Thursday, March 25, 2021

Dr. Bobby Brown, Yankees Legend Who Lived A Remarkable Life

The Yankees' tribute to Dr. Brown. @Yankees.

The Yankees announced the sad news that Dr. Bobby Brown, who was a member of five championship teams in their glorious era in the 1940's and '50s, passed away on Thursday morning at the the age of 96 in Fort Worth, Texas.

To call him a Yankee legend only scratches the surface of his remarkable life, as Dr. Brown was a veteran of World War II and the Korean War, President of the American League from 1984 to 1994, and a practicing cardiologist.

Dr. Brown, a left-handed hitting third baseman, played the entirety of his career with the Yankees, 1946-52 and 1954. The gap in his Yankee tenure, which meant he did not participate in the 1952 or 1953 World Series, was because he was called up by the Army medical corps in the middle of the 1952 season and was overseas during the Korean War for 19 months, not returning to the United States until April 28, 1954. He announced that he would take up a medical residency on July 1 at San Francisco City and County Hospital. 

When asked about this, he told United Press, "In the meantime, I would love to try and play for the Yankees before the residency begins. I am going to call them up and see if we can get together." The Yankees granted his wish, and he played in 28 games for the team in May and June before his retirement from baseball.

Known for being the road roommate of Yogi Berra and a frequent pinch-hitter, he was a part of Yankees championship teams in one of their greatest eras, 1947 and four straight from 1949-52. The left-handed hitting third baseman made his mark in the postseason, as he hit .439 (18-for-41) with nine RBI and a .500 on-base percentage in four World Series. His postseason batting average is the highest in Major League history with at least 35 plate appearances (including all rounds), and his on-base percentage ranks second only to Colby Rasmus' .571. In World Series play, only David Ortiz has a higher batting average, .455.

In the 1947 World Series  against the Brooklyn Dodgers, Brown appeared only as a pinch-hitter, reaching base safely in all four plate appearances, with a single, two doubles, and a walk. In the seventh game of the series, he hit a double in the fourth inning to tie the game at 2 and the Yankees went on to win the game, 5-2, and clinch the title.

Two years later, in the 1949 World Series, the Yankees beat Brooklyn in five games, and Brown was a a major part of it. He hit .500, with six hits in 12 at-bats, with one double, two triples, five RBI, two walks, four runs scored, and a .571 on-base percentage in four games played.

Yankees Managing General Partner Hal Steinbrenner said in a statement released by the team, "Few people who have worn the pinstripes have lived such an accomplished, fulfilled, and wide-ranging life as Dr. Brown, who was beloved by our organization for his warmth, kindness, and character. He represented the pinstripes with elegance throughout his playing career and in subsequent decades as a frequent, welcome guest at Old Timers' Day. We also hold the utmost respect for the myriad of other accomplishments in his life - from service to our country, his stewardship of the American League and his longtime career as a cardiologist. The Yankees extend their deepest condolences to his family, friends, and loved ones as we reflect on his incredible life."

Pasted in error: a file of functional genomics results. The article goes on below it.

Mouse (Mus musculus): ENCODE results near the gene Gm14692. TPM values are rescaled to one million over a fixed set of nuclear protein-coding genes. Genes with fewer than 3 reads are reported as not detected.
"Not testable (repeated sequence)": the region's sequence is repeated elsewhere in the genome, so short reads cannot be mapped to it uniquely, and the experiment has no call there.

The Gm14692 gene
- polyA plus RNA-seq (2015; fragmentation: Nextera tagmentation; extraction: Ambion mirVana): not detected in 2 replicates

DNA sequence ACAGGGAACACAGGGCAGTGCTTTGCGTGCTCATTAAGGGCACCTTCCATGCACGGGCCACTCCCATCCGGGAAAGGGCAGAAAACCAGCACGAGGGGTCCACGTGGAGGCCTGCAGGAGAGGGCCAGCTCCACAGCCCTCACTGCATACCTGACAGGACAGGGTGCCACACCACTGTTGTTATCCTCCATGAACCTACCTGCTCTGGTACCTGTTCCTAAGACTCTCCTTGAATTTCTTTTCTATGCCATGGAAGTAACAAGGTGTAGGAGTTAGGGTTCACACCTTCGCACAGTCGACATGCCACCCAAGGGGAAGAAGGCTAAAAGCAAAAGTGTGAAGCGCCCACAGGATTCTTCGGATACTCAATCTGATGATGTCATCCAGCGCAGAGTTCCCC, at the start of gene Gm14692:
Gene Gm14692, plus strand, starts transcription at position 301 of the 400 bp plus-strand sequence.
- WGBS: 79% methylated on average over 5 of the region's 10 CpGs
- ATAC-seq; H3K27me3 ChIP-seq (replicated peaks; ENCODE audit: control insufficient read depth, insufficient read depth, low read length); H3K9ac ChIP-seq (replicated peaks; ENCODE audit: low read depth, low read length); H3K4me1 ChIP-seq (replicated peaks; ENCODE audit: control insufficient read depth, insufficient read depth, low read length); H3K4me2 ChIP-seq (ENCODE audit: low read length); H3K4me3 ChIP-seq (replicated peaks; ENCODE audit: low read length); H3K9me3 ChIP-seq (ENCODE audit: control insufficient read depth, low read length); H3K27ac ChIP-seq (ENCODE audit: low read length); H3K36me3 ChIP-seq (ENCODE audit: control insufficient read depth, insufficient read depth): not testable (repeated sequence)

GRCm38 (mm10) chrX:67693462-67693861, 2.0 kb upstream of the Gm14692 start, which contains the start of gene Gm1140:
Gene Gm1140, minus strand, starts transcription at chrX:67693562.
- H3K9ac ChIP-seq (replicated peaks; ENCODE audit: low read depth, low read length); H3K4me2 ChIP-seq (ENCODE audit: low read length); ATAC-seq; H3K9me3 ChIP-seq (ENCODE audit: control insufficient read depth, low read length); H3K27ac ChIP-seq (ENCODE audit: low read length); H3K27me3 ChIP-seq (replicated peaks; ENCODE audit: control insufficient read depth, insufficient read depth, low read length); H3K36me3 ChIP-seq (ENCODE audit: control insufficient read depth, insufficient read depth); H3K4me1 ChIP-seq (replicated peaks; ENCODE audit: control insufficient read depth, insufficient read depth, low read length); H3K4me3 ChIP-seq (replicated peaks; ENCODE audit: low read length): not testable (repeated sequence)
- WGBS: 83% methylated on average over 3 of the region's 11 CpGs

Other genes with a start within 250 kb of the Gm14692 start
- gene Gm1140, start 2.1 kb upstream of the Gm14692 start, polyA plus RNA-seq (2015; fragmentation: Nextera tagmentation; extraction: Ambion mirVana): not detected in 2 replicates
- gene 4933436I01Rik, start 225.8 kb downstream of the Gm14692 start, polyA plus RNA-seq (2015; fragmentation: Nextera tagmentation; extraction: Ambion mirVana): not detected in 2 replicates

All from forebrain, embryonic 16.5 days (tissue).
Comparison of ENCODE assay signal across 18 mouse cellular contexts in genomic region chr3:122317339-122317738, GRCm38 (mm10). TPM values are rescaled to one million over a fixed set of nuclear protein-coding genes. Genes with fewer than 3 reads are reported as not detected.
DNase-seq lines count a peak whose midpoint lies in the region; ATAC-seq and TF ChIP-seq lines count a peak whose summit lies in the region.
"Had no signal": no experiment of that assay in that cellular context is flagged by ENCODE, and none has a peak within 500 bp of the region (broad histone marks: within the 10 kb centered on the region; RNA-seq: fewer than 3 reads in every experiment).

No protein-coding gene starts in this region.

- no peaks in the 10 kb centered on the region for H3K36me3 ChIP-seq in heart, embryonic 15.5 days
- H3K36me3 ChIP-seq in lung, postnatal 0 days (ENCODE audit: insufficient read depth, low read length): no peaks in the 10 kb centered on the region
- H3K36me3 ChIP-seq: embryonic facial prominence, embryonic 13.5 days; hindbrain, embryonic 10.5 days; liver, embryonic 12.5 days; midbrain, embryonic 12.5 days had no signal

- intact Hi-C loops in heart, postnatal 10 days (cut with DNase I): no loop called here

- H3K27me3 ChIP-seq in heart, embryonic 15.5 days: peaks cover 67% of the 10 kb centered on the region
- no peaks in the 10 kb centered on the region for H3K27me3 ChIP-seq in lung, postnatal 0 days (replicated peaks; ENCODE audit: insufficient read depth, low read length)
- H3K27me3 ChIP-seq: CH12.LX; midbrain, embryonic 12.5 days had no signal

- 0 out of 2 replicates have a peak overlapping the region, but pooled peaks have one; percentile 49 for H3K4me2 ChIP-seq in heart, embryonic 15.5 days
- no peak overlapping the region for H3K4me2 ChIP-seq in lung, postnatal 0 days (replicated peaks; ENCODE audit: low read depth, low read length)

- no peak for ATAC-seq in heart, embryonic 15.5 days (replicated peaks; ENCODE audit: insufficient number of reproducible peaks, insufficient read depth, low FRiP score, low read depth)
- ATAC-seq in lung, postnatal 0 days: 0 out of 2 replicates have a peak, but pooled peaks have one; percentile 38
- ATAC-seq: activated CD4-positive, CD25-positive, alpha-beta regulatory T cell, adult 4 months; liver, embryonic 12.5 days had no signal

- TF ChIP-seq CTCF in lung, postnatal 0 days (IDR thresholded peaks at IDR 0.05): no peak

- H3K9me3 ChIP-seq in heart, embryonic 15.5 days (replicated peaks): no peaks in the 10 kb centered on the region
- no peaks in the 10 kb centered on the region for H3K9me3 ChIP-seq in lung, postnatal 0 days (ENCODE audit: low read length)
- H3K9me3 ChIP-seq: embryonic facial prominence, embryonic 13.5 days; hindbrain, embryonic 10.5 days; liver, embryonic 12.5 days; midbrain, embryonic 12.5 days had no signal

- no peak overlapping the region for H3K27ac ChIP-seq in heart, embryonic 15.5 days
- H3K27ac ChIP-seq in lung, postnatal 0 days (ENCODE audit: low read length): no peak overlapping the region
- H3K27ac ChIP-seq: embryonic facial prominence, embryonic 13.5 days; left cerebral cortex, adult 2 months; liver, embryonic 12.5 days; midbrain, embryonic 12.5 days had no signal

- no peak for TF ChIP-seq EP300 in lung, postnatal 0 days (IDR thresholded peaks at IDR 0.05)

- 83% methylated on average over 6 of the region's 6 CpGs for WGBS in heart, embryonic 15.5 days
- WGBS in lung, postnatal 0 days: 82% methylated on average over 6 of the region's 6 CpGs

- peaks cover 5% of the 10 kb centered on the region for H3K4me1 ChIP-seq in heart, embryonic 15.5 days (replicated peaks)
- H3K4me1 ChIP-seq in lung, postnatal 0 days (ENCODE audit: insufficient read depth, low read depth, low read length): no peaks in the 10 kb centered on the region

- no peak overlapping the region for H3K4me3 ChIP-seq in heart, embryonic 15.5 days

Dr. Brown was born on October 25, 1924, in Seattle. He went to Galileo High School in San Francisco, which was also attended by Joe DiMaggio. Then, he went to Stanford University in 1942 and enlisted in the Army in 1943, serving stateside during World War II with assignments at UCLA, San Diego Naval Hospital, and Tulane University as he worked toward his medical degree. He signed with the Yankees in February 1946 and made his debut that September.

In May 1974, 20 years into his career as a cardiologist, he became president of the Texas Rangers, holding that position until the end of that season. Dr. Brown returned to his medical career, but remained on the Rangers Board of Directors until the team was sold to new owners in 1980. 

In 1984, he became president of the American League, a role he served in for a decade until 1994. 

One great quote from Dr. Brown, that really captured his life, came at his last Old Timers' Day appearance in 2019, which was provided by the Yankees. When he recalled what he suggested to his then-future wife to tell her parents about him, "Tell your mother that I'm in medical school, studying to be a cardiologist. Tell your dad that I play third base for the Yankees."

Dr. Brown's wife of more that 60 years, Sara, passed away in 2012. He is survived by his son, Dr. Pete Brown, daughters Beverly Dale and Kaydee Bailey, 11 grandchildren, numerous great-grandchildren, and his entire extended family.

Dr. Brown was the last remaining Yankee to have played for the franchise prior to the 1951 season, and had been one of two living Major League players to have won a World Series prior to 1951.

Art Schallock is now the last living Yankee player from the franchise's five-year title run from 1949-53, and to play for the team before 1954. Schallock, born on April 25, 1924, six months before Brown, pitched in 28 games for the Yankees from 1951-55 and was on three championship teams, from 1951-53.

Eddie Robinson is now currently the oldest living Major League player and Yankee, as he played in The Bronx from 1954-56. he is now the last living Major League players to have won a World Series before 1951, as he was part of Cleveland's championship team in 1948 before winning another ring with the Yankees in 1956.

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